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Construction branch becomes division, sees growth in FMS projects overseas

Lockheed Martin and Japanese Air Self-Defense Force personnel work together to taxi in the arrival of the first foreign military sales F-35A onto the 944th Fighter Wing ramp Nov. 28, 2016, at Luke Air Force Base, Ariz. The Air Force Security Assistance and Cooperation Directorate’s Construction Division is responsible for supporting foreign military sales construction projects overseas and ensuring allies have the proper facilities in place for American weapon systems. (U.S. Air Force photo/Tech. Sgt. Louis Vega Jr.)

Lockheed Martin and Japanese Air Self-Defense Force personnel work together to taxi in the arrival of the first foreign military sales F-35A onto the 944th Fighter Wing ramp Nov. 28, 2016, at Luke Air Force Base, Ariz. The Air Force Security Assistance and Cooperation Directorate’s Construction Division is responsible for supporting foreign military sales construction projects overseas and ensuring allies have the proper facilities in place for American weapon systems. (U.S. Air Force photo/Tech. Sgt. Louis Vega Jr.)

WRIGHT-PATTERSON AIR FORCE BASE, Ohio – In recognition of the growing number of foreign military sales construction projects overseas and the increasing impact the projects have on the total FMS enterprise, the Air Force Security Assistance and Cooperation Directorate recently elevated its Construction Branch to the division level.

With the change, the new division will receive additional resources including more people to work with program offices and manage projects around the world.

“This is a big deal for us,” said Dr. Carlos Braziel, chief of the FMS Construction Division. “There’s a lot of infrastructure requirements right now. The Air Force needs an office that can manage the global requirements and provide input to program offices, articulate timelines and concerns to everyone so we can stay on schedule. Being a division will strengthen our relationship with FMS stakeholders and better represent what we bring to the fight and that’s construction.”

Dr. Tom Williams, engineer program manager with the division, added that the new change helps ensure that construction related issues are not forgotten and are included early in the FMS process.

The office’s role in foreign military sales is significant and key to improving the interoperability of the U.S. Air Force and coalition nations.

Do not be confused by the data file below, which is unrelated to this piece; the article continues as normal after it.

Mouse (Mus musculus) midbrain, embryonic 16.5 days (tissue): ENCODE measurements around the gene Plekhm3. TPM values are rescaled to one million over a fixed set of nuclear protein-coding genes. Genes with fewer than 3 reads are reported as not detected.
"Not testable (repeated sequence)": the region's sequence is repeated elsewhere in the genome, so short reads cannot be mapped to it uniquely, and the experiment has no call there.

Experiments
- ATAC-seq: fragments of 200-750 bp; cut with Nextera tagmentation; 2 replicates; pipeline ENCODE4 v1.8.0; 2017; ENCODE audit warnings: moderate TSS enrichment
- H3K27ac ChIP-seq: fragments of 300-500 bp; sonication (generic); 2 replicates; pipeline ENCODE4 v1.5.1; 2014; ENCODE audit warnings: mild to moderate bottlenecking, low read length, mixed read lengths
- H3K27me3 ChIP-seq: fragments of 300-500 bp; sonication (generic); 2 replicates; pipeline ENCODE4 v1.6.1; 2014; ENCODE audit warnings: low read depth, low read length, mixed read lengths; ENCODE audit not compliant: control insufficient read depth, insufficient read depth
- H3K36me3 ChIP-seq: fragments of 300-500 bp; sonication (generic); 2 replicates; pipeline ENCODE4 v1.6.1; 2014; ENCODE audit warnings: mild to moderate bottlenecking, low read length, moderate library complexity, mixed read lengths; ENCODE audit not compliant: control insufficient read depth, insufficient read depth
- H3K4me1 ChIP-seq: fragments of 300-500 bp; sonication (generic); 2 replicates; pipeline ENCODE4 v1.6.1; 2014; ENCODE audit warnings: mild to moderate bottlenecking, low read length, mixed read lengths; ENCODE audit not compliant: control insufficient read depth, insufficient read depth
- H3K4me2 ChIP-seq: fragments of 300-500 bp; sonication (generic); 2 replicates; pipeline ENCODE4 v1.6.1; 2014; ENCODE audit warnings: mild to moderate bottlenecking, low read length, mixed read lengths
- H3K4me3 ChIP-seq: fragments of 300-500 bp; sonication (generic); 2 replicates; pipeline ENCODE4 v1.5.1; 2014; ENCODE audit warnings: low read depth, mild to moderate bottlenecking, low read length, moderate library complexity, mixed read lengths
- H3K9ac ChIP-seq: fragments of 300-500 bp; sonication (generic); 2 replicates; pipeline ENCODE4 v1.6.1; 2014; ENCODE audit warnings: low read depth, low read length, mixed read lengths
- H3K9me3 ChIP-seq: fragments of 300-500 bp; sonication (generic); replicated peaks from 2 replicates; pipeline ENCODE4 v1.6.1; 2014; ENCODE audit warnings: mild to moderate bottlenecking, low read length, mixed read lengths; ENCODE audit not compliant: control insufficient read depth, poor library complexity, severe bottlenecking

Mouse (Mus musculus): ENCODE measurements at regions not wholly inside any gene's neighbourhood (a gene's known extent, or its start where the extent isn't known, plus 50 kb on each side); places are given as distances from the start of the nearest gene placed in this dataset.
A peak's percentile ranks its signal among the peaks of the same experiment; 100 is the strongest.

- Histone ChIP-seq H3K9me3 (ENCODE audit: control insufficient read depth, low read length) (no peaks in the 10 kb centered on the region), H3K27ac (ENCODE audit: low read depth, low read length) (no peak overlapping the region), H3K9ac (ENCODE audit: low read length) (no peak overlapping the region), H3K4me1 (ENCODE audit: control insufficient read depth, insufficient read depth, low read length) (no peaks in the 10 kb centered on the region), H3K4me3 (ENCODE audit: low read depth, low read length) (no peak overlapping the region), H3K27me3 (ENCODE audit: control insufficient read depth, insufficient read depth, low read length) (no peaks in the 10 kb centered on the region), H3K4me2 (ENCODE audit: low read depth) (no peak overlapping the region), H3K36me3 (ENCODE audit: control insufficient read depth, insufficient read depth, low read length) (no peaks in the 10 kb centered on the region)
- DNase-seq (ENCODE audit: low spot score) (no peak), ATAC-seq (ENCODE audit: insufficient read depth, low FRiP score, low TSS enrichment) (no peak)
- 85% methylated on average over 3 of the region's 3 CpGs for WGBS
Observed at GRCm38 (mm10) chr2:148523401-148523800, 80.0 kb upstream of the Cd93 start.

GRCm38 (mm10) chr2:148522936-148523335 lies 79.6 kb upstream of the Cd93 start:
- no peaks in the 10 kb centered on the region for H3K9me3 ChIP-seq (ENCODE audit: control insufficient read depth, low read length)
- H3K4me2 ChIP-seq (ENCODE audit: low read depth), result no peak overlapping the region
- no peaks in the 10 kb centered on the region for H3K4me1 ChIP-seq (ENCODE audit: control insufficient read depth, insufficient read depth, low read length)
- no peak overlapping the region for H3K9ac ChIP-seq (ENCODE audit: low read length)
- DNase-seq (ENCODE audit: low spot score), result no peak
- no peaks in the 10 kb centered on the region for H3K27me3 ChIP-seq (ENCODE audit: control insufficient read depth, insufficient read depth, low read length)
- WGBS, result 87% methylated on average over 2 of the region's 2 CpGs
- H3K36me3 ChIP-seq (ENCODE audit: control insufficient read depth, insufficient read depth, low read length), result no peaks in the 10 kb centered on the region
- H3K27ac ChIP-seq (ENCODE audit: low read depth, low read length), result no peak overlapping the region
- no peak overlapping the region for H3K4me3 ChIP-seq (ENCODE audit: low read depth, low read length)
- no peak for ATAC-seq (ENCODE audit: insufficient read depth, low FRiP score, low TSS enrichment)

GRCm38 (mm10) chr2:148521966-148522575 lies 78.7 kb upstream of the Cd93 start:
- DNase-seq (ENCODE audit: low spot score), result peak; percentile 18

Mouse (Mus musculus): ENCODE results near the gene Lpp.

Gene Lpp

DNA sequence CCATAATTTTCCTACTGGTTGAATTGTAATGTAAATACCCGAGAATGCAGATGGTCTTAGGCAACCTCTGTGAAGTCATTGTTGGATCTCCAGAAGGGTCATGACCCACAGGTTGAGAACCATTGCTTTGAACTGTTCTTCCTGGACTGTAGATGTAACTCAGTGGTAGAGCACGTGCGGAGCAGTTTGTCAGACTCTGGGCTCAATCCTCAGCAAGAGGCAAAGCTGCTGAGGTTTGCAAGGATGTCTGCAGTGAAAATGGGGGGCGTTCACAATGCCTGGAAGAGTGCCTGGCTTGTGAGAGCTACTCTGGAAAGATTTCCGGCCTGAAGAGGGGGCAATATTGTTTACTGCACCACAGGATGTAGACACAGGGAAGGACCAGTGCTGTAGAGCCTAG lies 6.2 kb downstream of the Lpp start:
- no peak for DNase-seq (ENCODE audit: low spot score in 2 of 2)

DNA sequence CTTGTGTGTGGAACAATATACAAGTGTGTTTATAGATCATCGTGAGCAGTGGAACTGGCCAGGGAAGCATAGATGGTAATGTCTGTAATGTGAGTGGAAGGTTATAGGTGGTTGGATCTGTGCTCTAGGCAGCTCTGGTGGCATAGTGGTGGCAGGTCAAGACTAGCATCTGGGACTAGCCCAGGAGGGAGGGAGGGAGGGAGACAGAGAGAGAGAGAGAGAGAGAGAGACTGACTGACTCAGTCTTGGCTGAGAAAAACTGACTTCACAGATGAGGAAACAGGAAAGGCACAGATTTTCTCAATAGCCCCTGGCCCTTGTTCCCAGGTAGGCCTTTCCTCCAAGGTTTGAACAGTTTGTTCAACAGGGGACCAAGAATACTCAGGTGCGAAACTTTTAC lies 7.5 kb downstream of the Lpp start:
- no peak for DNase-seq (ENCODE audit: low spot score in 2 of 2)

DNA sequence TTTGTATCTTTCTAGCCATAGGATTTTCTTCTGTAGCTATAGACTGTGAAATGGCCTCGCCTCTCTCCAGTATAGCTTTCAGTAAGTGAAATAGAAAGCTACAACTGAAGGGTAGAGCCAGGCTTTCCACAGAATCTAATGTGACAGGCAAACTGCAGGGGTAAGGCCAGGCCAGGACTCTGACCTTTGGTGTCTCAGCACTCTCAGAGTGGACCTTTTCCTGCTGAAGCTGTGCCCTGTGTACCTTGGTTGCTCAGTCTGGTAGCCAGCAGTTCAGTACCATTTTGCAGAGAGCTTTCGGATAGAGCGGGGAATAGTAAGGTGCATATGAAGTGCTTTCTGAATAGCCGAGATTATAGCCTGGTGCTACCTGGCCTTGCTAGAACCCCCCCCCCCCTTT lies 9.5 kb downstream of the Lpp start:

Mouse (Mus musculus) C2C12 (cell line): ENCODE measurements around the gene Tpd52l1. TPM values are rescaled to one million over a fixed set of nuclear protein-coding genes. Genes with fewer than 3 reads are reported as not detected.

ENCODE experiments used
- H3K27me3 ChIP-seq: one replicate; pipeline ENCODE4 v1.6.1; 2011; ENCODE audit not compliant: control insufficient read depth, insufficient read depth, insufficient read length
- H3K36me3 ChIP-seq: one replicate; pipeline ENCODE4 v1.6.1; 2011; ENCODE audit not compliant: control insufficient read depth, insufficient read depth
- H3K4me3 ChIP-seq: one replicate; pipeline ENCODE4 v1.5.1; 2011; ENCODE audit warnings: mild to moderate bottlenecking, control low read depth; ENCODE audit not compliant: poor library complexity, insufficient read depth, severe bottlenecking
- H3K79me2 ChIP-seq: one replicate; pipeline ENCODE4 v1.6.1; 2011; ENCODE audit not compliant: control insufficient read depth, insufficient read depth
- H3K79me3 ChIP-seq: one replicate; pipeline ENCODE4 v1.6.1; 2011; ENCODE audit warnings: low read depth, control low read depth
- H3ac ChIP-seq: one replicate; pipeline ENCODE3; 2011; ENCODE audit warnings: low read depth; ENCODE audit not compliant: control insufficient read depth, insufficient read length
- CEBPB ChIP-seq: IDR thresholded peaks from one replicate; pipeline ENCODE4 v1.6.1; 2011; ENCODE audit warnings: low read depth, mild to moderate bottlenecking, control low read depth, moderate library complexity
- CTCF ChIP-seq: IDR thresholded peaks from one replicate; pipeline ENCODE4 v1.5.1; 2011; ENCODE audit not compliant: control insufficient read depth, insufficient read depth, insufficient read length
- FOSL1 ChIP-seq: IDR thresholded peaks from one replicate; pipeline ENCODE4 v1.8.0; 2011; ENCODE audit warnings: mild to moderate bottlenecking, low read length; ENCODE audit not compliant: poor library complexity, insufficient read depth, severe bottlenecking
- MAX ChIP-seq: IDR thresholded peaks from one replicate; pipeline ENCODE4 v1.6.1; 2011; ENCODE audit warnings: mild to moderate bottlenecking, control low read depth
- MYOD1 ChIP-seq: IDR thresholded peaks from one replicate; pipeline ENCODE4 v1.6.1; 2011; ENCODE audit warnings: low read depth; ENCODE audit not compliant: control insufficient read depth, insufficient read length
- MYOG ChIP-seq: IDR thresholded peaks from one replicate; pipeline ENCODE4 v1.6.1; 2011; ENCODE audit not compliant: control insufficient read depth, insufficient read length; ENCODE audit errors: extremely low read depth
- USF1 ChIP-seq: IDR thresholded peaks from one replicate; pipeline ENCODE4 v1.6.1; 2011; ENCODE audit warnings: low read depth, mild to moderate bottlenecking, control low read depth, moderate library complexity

Before any American weapon system – including aircraft, munitions and training equipment – are delivered to foreign partners, there has to be infrastructure in place to support it.

The division works closely with allied nations in their home countries to build and maintain structures the weapon systems need to operate. This includes building bases, constructing air fields, strengthening and expanding runways, and designing training facilities, dining halls, living quarters, hangars and maintenance facilities at these locations.”

“Without a good base or without the right facilities, the partner nation will not be able to perform its mission,” said Braziel. “For example, the partner may have a runway from the 1960’s that may not be able to handle the number of passes from a larger aircraft and needs to be updated. We provide the support to upgrade the runway. In addition, we also support the training piece, like flight simulators to keep pilots up-to-date on the latest tactics and maintain proficiency.”

The division’s work to build and sustain facility and infrastructure capabilities for international partners is important to the FMS enterprise and key to American national security said David Kovacs, Branch Chief, Saudi Arabia program.

We are just a small piece of the overall [FMS] execution big picture but an important one, Kovacs added.

Over the past year the office has seen a 64 percent increase in construction projects and is currently managing $5.6 billion in active projects and growing. Within the next couple of years the office could see an additional $2 billion in work.

“The increase in projects is attributed to the addition of large programs in the Middle East and also the Indo-Pacific and Africa areas of responsibility,” said Jeff Todd, Indo-Pacific/Europe/Iraq Branch Chief.  Most recently, we have participated in discussions for new programs in Europe which will generate significant facility and infrastructure requirements.”